A banking company on Philadelphia's famous-and wealthy-Main Line has established a subsidiary to answer customers' most taxing questions.
Bryn Mawr Bank Corp. opened Tax Counsellors of Bryn Mawr Inc. on July 1. Its goal is to provide tax advice to the parent company's banking and trust customers.
Robert L. Stevens, chairman of $350 million-asset Bryn Mawr Bank Corp., said he wanted customers to get answers to tough tax questions. The new firm provides tax analysis for family businesses, high- net-worth clients, and estates, he said.
"They had to go elsewhere because we didn't have the expertise to do it," Mr. Stevens said. "I think it rounds out the way we relate to our customers."
The move by Bryn Mawr comes as many banks, large and small, are seeking to branch out into investment services and other avenues of fee income related to banking. Rather than start from scratch like Bryn Mawr, however, many of them are trying to buy their way into the business.
Bryn Mawr already has many potential clients among its customers. It owns well-established Bryn Mawr Trust Co., which manages $1.2 billion of assets.
William H. Giese will head Tax Counsellors will as president and chief executive. Mr. Giese was a partner for 18 years at Price Waterhouse.
Mr. Stevens said Bryn Mawr started discussing the idea of setting up a tax counseling subsidiary with Mr. Giese last fall. Mr. Giese was attracted by the company's small size and sophisticated investment management services, and he brought clients from his accounting days, the banker said.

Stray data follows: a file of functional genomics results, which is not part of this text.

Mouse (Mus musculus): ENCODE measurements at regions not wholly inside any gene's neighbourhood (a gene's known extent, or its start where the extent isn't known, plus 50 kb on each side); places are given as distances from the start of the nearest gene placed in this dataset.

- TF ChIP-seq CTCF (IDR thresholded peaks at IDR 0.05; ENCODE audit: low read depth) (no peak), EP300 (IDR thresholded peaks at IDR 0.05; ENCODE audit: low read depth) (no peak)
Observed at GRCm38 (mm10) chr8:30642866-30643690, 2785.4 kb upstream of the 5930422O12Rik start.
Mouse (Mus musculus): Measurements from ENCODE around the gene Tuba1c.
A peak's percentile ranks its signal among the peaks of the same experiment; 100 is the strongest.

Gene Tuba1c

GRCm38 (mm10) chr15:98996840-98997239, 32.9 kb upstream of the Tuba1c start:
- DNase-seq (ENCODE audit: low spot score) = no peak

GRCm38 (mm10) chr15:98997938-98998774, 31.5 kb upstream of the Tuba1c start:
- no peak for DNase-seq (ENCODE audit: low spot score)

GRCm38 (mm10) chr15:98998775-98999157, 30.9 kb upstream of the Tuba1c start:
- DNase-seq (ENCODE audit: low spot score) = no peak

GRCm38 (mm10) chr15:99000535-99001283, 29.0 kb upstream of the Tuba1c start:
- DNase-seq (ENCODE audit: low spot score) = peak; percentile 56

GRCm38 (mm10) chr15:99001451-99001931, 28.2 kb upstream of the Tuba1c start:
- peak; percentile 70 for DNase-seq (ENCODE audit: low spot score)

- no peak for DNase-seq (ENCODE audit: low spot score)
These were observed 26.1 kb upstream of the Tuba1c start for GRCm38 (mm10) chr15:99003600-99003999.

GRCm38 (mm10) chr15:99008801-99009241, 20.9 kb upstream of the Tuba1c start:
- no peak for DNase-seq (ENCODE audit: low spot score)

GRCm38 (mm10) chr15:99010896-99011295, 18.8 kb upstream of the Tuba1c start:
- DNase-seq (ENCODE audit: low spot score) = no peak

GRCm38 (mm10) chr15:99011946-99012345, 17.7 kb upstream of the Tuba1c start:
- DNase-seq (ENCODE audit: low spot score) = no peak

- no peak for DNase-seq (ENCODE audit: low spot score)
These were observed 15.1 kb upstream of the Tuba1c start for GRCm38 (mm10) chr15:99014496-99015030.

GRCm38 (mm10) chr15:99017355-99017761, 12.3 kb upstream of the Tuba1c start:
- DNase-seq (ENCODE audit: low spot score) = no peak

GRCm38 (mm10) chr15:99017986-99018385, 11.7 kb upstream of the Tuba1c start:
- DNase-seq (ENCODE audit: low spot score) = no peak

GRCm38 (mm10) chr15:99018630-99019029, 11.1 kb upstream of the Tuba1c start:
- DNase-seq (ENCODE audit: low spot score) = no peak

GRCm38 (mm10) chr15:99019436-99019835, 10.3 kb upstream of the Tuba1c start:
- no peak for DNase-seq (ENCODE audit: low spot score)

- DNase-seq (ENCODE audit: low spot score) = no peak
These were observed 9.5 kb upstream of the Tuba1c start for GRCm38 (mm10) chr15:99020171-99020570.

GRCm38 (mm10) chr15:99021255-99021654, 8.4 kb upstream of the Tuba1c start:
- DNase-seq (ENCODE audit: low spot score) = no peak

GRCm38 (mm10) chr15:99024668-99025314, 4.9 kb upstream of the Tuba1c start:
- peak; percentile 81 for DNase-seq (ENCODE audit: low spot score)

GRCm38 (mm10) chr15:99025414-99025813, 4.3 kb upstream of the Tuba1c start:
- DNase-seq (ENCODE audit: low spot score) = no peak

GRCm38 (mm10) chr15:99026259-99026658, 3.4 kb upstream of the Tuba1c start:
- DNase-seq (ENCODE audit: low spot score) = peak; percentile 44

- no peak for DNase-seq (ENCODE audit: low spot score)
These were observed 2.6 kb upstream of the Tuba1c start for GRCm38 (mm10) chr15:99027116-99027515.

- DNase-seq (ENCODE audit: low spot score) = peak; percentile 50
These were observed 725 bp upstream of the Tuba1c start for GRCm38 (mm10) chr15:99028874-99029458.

Ashley B. Griffith, a research analyst at McConnell, Budd & Downs, Morristown, N.J., said the new tax consulting subsidiary will provide another source of fee income for Bryn Mawr, which already generates 38% of its total revenues from fees, especially from its trust business.
Bryn Mawr reported returns on assets and equity of 1.67% and 16.2%, respectively, on March 31. Its stock price is hovering around $36, about 216% of book value. "Their core banking business doesn't grow at a rapid pace, but they continue to produce very stellar results," Mr. Griffith said.